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Rosen: Why Kobe Bryant is Breaking Down

Kobe Bryant has had a glorious career — Five championship rings, 14 times an All-Star, one MVP trophy, 11 selections to the All-NBA First Team, and on and on … But at age 37, and with a total of 46,774 minutes played (10th all-time) in 19 seasons, it’s no wonder that Bryant has recently been plagued by serious injuries.

However, in addition to his workload and his inevitable aging, there are several reasons why his body and his game have broken down. Reasons that forecast more problems for KB in the upcoming campaign.

There have been numerous comparisons between Kobe and Michael Jordan, but there are several that have been overlooked. During MJ’s 17-year career, there were eight seasons in which he played in all of his team-of-the-moment’s 82 games. Because of a leg injury and a belated return from his one of his temporary retirements, there were only two seasons where MJ played less than 70 games. The corresponding numbers for Kobe include four 82-game seasons, and eight when he failed to appear in 70 games.

Why such a glaring difference?

Because during the Bulls-Lakers championship series in 1991, MJ finally saw the value in Phil Jackson’s (and Tex Winter’s) Triangle offense. One of the basic principles being that players move in such a way as to generally avoid physically aggressive defensive pressure. That’s precisely why Jordan spent his 40th birthday playing with the Washington Wizards. This in a 2002-03 season in which he played in 82 games and put up 20.0 points per outing.

Kobe, on the other hand — and despite what he’s said when being quizzed by the media — never really bought into the Triangle. As a result he delighted in driving into crowds of hostile big men, maneuvers that produced hundreds of breathtaking buckets — but also ferocious body contact with guys who tipped the scales at (or near) 300 pounds. The cumulative effect of this constant and unnecessary banging is the primary cause of Kobe’s physical woes. Thus KB’s knee fracture, Achilles tear and shoulder blowout.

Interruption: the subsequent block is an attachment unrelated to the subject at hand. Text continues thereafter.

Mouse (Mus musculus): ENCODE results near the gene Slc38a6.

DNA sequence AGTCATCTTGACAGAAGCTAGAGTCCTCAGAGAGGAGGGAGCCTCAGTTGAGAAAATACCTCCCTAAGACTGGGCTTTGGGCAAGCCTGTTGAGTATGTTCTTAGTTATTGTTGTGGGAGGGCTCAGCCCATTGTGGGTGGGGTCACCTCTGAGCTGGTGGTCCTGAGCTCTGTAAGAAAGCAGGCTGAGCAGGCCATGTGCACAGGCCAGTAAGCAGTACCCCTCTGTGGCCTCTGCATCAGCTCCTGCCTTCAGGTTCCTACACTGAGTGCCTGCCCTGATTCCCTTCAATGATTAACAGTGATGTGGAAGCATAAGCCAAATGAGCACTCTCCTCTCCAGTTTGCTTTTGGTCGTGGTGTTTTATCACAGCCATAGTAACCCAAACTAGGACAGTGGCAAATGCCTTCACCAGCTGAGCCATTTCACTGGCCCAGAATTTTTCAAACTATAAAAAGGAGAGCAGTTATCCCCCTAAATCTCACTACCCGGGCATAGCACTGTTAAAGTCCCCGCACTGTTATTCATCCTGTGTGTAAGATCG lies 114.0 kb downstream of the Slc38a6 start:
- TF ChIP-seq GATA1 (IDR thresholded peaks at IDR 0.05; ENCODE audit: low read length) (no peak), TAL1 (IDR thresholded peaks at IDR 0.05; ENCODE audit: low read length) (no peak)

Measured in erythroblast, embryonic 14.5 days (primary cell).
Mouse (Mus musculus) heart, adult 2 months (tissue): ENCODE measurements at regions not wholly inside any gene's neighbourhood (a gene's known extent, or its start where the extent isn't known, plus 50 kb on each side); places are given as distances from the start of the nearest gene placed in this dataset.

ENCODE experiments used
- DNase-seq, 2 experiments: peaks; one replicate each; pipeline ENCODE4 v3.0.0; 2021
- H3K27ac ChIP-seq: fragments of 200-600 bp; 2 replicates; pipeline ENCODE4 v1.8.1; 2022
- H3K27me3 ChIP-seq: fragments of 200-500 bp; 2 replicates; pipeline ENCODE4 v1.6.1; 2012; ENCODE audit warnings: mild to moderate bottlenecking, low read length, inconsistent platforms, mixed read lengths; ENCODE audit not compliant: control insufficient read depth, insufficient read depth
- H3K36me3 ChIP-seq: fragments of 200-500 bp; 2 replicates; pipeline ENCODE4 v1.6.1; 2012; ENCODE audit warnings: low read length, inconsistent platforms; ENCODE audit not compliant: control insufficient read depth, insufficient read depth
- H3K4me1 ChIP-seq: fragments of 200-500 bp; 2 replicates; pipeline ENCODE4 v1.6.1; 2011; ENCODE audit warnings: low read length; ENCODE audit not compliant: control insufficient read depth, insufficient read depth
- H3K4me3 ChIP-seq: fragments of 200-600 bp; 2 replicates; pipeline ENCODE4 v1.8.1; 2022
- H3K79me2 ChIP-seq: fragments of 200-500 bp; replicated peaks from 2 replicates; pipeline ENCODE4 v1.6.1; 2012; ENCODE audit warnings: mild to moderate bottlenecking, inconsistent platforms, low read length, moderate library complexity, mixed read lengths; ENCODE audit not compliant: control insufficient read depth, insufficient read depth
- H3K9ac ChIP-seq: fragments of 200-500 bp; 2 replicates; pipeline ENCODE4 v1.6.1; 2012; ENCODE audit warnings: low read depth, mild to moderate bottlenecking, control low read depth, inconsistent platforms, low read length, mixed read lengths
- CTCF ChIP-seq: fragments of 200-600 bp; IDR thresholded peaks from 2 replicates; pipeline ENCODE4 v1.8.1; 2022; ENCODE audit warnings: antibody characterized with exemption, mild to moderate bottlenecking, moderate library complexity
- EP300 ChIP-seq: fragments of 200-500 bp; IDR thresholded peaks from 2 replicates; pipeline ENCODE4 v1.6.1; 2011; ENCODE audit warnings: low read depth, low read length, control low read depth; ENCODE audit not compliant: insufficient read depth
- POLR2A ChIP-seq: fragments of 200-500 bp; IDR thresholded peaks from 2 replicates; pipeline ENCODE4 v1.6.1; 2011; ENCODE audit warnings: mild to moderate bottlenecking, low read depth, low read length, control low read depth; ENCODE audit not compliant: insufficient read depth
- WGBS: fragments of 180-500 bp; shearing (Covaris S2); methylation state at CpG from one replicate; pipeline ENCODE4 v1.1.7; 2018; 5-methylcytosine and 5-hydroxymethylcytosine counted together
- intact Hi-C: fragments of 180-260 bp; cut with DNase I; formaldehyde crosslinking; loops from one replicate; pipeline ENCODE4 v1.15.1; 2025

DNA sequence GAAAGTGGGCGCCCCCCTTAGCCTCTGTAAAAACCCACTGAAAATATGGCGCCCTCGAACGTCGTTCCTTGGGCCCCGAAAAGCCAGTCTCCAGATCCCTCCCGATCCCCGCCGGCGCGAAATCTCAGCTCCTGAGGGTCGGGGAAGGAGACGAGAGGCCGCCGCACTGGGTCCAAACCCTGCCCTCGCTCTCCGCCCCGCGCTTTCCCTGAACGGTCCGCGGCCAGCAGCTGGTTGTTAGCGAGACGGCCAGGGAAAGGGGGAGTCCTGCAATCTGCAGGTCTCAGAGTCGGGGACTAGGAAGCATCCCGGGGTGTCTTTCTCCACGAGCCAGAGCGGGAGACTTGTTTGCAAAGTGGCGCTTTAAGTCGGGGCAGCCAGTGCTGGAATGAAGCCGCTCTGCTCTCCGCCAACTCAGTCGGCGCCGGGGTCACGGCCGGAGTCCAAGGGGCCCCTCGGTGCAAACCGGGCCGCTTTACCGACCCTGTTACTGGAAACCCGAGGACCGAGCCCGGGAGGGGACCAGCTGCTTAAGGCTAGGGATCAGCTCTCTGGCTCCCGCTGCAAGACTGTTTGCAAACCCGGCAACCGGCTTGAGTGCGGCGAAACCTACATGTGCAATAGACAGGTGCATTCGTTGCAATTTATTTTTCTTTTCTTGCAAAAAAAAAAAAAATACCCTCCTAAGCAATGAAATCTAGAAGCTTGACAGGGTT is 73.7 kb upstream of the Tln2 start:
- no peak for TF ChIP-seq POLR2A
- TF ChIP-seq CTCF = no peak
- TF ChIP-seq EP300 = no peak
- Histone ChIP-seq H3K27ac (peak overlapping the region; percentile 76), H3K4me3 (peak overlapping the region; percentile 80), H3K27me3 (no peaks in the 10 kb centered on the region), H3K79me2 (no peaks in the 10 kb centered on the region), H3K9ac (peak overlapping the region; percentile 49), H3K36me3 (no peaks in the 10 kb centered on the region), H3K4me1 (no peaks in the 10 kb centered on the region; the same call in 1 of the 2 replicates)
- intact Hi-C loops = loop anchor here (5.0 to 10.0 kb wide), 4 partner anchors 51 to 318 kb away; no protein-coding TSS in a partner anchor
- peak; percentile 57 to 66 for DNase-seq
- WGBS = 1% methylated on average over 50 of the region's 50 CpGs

Still, according to Dr. X, a passionate hoop-o-phile and a highly respected podiatric surgeon in upstate New York, Kobe’s Achilles injury is the most serious of these.

“We grade every muscle in the body on a scale of one-to-five,” says Dr. X., “a rating that measures strength, flexibility and efficiency. The Achilles is attached to the heel bone and the calf muscles, and it’s a certainty that before tearing this tendon both of Kobe’s calf muscles {the gastrocnemius and the soleus} were grade five. But with any kind of Achilles tear, the muscles involved automatically decrease by at least one grade.”

Dr. X states that this reduction is critical in a professional athlete: “With grade four calf muscles, Kobe can’t push off hard and quick on his afflicted leg, which means that his one-footed changes-of-direction are not as effective as they used to be. Even worse, it’s his left leg that’s involved—the takeoff leg for a right-handed shooter. This compromises the height and quickness of his vertical jump. Plus he now has to favor his right leg when shooting his jumpers, which will, in turn, lead to more misalignments of his muscular and skeletal systems.”

Kobe’s stats after returning in 2014-15 from surgeries on his Achilles surgery and right shoulder seem to support Dr. X’s diagnosis: Career lows in shooting percentage (.373) and free throws per game (6.9).  Moreover, his per-game turnover rate of 3.7 was the second-highest of his career. The fact that Bryant still managed to score 22.3 points per game (his lowest total since he was primarily a bench player in 1998-99) is a testimony to his incredible talent, willpower and virulent competitive nature.

Is it conceivable that, like MJ, Kobe Bryant will be scoring twenty points per game as he passes his 40th year here among us?

Conceivable, yes. Possible, no.

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